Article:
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We are remodeling an existing cabin in Northern Minnesota. we will be raising it and adding on to it with the entire thing being placed on a walk out lower level. we would like to put radient heat in the concrete floor of the lower level and under the slate portions of the main floor or the entire main floor. we have a few questions. what happens in cold zub zero locations where this year the temps have gone to 44 below and last year the frost level in the ground was 7 feet. what if your electric power goes out? do the tubes freeze up? Is there danger of leaks in this system? Can the tubes be run between the floor joices (sp) ? any comments on this type of system would be wonderful. thank you

Pauly
 

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Typically in radiant heat systems there is a certain % of glycol added to the water. It essentially acts like radiator coolant. Not much of a chance of leaks as long as the system is maintained. Tubes can be run in gypcrete, in board panels, under flooring (b/w joists).
 

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Radiant heat in a concrete floor is typically a very gradual heat. You are heating the slab too. As a Concrete Contractor i never liked it in a house, but to heat Car Wash bays it was sufficient.
In answer to your question, the electricity is essential unless you have a generator set-up. There has to be a pump forcing the heated anti-freeze solution thru the pipes and some sort of heat applied to the tank to heat the anti-freeze.
If you must go electric, you might as well either go with baseboard heat or an electric furnace.
I heat all I can with wood because of natural gas prices. If I had a cabin which was accessible from the road, i would use heating oil from an underground tank going to an oil furnace, and I'd have a `back-up' gravity fed vented floor stove like a simple Perfection or something in case there was a loss of electricity.
But that is just because I despise a cold house in a power outage. Ha! don-ohio
 
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Economy Radiant Floor heat advice

I just designed and installed my own system. I installed tubing in gypcrete upstairs and concrete downstairs. Two zones run off two taco pumps, pump relay and two thermostats feeding 120 F hot water provided from a standard 55 gallon, 42,000 BTU water heater.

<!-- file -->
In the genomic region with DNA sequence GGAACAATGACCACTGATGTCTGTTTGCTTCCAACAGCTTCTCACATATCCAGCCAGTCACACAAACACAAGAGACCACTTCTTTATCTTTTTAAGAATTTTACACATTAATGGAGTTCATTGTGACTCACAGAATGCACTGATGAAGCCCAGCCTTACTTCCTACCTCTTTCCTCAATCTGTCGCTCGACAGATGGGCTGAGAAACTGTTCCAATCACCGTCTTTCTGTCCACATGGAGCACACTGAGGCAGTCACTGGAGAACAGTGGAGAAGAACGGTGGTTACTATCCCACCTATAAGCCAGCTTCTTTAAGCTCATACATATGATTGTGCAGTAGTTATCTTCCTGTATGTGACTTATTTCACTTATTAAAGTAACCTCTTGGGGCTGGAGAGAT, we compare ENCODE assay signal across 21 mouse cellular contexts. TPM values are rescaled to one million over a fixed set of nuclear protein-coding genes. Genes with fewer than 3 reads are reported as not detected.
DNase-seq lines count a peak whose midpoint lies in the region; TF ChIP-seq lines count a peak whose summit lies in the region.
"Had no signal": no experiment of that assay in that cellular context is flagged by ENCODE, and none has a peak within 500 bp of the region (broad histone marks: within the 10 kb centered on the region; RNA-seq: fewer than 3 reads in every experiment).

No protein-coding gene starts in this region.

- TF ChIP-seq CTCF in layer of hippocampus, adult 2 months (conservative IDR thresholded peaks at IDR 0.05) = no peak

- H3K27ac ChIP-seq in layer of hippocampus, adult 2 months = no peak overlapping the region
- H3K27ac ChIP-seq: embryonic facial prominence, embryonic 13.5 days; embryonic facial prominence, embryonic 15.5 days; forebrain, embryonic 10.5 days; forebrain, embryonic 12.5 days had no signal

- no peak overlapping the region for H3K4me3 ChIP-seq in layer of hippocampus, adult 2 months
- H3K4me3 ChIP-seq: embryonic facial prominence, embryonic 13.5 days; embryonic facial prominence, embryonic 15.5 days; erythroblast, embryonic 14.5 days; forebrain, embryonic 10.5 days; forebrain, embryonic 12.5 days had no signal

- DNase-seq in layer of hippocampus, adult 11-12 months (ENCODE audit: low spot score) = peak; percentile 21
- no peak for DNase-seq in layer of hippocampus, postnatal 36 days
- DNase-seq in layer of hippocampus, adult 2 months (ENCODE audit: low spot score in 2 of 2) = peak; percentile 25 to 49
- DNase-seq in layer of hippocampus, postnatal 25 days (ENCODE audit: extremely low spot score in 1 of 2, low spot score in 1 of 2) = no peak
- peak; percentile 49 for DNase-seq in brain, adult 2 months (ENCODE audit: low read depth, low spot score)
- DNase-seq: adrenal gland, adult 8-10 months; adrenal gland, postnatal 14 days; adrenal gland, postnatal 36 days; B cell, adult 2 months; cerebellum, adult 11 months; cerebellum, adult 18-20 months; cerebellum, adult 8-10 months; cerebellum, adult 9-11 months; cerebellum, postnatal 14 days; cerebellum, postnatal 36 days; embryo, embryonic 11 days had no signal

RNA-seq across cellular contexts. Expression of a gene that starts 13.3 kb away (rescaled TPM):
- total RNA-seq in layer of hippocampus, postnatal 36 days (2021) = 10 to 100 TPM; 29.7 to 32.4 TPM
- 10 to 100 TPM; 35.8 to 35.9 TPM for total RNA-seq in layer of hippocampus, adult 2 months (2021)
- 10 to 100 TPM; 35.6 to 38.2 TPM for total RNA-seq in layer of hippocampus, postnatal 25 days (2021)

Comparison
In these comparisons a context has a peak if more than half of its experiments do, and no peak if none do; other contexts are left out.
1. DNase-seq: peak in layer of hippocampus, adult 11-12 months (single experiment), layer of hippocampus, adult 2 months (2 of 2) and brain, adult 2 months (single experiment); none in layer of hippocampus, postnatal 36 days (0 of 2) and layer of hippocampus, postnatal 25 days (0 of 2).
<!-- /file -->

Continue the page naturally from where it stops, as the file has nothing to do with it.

The system was far cheaper than any quotes I received and works very well. Non-oxygen barrier PEX is less expensive and may be use in a system without any cast iron or components that will rust. Installing tubing in gypcrete or concrete provides a significant buffer for minor errors in tubing design, length and spacing, and maintains a superior level of comfort. Your feet and sinuses will love it.

Alternatively, placing tubing between floor joists or beams requires higher temperatures (180 F) and is risky business, since wood strength, beam composition and floor glue are degraded by increased temperature over time. Check the specifications with your structural engineer regarding building material temperature ratings, including finished floor coverings.

http://www.diychatroom.com/showthread.php?p=358#post358

http://www.contractortalk.com/showthread.php?p=2176

http://www.construction-resource.com/forum/viewtopic.php?p=611 need to get PW logon
 

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Being very familiar with Minnesota winters I can see your concerns. The system I have seen recently that works great for the cabin owner is two part: Forced air and in-floor radient. He claims the furnace rarely kicks on and the in-floor maintains the entire cabin. Why install the furnace? His wife may want central air someday and he will have the option at a limited expense. Another thought is installing suplimental cable heat in tiled areas on the main floor( kitchen,bath,entry etc.) I've installed alot of cable heat and heard nothing but rave reviews. Also,as you probably already know,It's a good idea to turn off your well pump when the cabin is not in use.
 
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